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Spring Warmth Followed by Snow, Rain, Ice

Today will feature daily record challenging high temperatures. Boston is set to climb into the mid 60s by this afternoon. Their daily record for February 16 is 60, set way back in 1910. The rest of southern New England will be climbing toward or just past 60. Northern New England will shoot into the 50s, near 60 toward the Massachusetts border and the 40s further north.

A storm will begin to move through the region tonight. This storm will be rain for the entire region overnight, but northern New England will see a transition to a mix and snow during the day on Friday as a strong cold front pushes through the region. A winter weather advisory is in effect for most of Vermont, Coos county in New Hampshire and northern Maine.

The timing of the cold front has trended toward a slower arrival on Friday. Yesterday, morning highs were expected with falling temps during the day. Now, it looks like the temps won't begin their free fall until later in the day for much of New England.


As the cold front drops down from the north, it will change the rain to more wintry precipitation from north to south. How far south the changeover goes is still uncertain. What we do know is that the changeover will not infiltrate southern New England. Massachusetts, Connecticut and Rhode Island will remain rain for the duration of the event. The National Weather Service of Gray, Maine states:

"The result will be rain changing to mixed precipitation from north to south as the day progresses, with sub-freezing surface air likely making it to the immediate coast and portions of southernmost NH by late in the day. Slippery travel is expected for most zones by Friday afternoon and especially the afternoon/evening commute as frozen or freezing precipitation is expected for most locations by 4pm Friday afternoon. Will likely have to extend the advisory southward a good ways south of the current one once the speed of the front edge of the surface sub-freezing air is a little more certain."

In areas of northern New England, where the storm will quickly change over to snow, up to 10 inches of snow is expected across northern Maine. Amounts drop off in northern New Hampshire, Vermont and as you head south in Maine, with a widespread 1-4 inches in these areas. Snowfall will likely make it into southern New Hampshire, Vermont and Maine, but amounts will be very limited here.


Freezing rain is possible in Vermont, with up to a quarter inch of ice possible across northern areas and a trace to a tenth of inch further south in the state. Conditions continue to look more favorable for freezing rain across northern Vermont (and the Adirondacks of New York). A significant ice storm is unlikely, however, the amount of ice varies from model to model, with some models trending toward more ice. The National Weather Service of Burlington, Vermont states:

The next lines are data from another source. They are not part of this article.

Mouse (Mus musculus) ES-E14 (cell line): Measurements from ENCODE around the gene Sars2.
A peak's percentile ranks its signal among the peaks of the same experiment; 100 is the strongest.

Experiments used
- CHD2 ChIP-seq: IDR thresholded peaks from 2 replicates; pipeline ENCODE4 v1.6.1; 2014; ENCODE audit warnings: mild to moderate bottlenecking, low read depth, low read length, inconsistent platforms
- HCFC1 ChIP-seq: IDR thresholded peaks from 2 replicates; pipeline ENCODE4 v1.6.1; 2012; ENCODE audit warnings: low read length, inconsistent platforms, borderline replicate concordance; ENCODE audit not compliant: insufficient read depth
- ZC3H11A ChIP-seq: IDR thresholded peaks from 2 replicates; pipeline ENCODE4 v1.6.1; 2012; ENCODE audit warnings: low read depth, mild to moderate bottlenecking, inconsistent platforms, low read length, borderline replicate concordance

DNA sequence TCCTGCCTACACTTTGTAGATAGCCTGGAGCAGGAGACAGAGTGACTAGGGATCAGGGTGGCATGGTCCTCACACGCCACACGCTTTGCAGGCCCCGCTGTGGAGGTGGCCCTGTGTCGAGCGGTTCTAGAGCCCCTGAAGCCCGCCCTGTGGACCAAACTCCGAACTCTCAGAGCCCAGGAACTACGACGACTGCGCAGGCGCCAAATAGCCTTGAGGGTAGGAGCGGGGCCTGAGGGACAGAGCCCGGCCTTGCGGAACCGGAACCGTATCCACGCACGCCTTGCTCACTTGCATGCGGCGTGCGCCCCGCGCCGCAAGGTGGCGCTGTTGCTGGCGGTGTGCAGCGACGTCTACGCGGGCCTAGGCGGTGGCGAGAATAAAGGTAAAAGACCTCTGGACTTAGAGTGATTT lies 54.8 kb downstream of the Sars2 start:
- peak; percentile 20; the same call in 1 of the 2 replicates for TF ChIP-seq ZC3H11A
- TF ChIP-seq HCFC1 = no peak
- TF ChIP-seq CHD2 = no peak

"FRAM ice accumulation methods support higher amounts, but opted to lower amounts by about 0.1 inches since timing of warmer air aloft varies amongst differing models. NAM is most aggressive with higher precipitation forecast and more favorable profiles for icing, so it`s not out of the question that amounts could be higher."

The winter weather advisory currently states that up to three tenths of an inch of ice is possible across northern areas. The ice accumulation forecast will be something to watch as today goes on.

Lesser amounts of ice are expected across northern New Hampshire and Maine with a hundredth to a tenth of an inch expected. An isolated two tenth of an inch is not out of the question in these areas.


Rain will be the story across southern New England. Many areas will be looking at heavy downpours, particularly during Friday morning. Some winter thunderstorms are not out of the question for southern New England. A half inch to an isolated inch of rain is possible in the heavier downpours.

In the lower elevations of Vermont, there is some concern about flooding. Potential river rises are possible with the rainfall combined with melting snow runoff. There are some ice jams in place and the incoming storm could promote ice movement. A widespread flooding event is not expected, but this will be something to watch.



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